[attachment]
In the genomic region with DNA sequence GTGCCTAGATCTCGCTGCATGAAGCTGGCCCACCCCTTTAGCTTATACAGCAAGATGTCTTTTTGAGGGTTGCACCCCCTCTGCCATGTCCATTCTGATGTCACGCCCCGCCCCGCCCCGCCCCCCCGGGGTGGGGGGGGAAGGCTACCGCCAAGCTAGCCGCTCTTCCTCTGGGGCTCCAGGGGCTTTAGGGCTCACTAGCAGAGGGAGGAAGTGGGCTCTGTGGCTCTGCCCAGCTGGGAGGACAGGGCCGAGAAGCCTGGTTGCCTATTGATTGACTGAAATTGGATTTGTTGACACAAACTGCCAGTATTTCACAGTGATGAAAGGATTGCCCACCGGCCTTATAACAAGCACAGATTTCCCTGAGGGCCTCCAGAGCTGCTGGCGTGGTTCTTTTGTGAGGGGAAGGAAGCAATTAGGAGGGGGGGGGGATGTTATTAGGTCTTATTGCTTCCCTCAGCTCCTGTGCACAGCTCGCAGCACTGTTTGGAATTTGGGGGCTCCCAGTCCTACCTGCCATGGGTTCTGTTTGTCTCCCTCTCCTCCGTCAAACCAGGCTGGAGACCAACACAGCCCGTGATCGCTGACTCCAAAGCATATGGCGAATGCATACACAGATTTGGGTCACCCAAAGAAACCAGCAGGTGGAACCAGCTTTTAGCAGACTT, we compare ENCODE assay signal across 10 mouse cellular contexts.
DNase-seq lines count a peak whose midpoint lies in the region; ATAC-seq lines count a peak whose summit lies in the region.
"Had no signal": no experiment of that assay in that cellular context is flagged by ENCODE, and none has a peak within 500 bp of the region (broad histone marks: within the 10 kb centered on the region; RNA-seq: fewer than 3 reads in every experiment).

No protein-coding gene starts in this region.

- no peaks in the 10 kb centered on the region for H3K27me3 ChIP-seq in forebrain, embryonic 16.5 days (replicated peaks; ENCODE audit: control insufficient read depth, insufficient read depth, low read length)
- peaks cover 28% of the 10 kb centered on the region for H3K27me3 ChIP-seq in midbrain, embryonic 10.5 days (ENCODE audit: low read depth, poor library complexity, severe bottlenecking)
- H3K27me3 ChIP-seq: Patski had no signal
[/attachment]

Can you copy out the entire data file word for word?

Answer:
In the genomic region with DNA sequence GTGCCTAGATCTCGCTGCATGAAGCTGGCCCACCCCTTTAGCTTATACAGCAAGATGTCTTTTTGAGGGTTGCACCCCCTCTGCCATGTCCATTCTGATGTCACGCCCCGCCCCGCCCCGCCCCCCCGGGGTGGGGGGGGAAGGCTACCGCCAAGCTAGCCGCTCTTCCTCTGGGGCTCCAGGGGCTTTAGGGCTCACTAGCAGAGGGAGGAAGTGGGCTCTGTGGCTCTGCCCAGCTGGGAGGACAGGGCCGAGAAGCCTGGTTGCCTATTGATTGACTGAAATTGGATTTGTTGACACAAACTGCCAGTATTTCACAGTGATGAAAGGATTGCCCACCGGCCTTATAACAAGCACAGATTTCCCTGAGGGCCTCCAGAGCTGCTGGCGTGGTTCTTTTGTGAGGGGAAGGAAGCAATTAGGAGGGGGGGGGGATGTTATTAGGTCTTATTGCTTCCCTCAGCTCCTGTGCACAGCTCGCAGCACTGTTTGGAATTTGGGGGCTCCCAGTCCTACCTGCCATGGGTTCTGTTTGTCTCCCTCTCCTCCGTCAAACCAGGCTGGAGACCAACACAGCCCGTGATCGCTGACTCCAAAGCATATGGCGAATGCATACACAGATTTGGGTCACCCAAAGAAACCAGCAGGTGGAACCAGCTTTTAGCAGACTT, we compare ENCODE assay signal across 10 mouse cellular contexts.
DNase-seq lines count a peak whose midpoint lies in the region; ATAC-seq lines count a peak whose summit lies in the region.
"Had no signal": no experiment of that assay in that cellular context is flagged by ENCODE, and none has a peak within 500 bp of the region (broad histone marks: within the 10 kb centered on the region; RNA-seq: fewer than 3 reads in every experiment).

No protein-coding gene starts in this region.

- no peaks in the 10 kb centered on the region for H3K27me3 ChIP-seq in forebrain, embryonic 16.5 days (replicated peaks; ENCODE audit: control insufficient read depth, insufficient read depth, low read length)
- peaks cover 28% of the 10 kb centered on the region for H3K27me3 ChIP-seq in midbrain, embryonic 10.5 days (ENCODE audit: low read depth, poor library complexity, severe bottlenecking)
- H3K27me3 ChIP-seq: Patski had no signal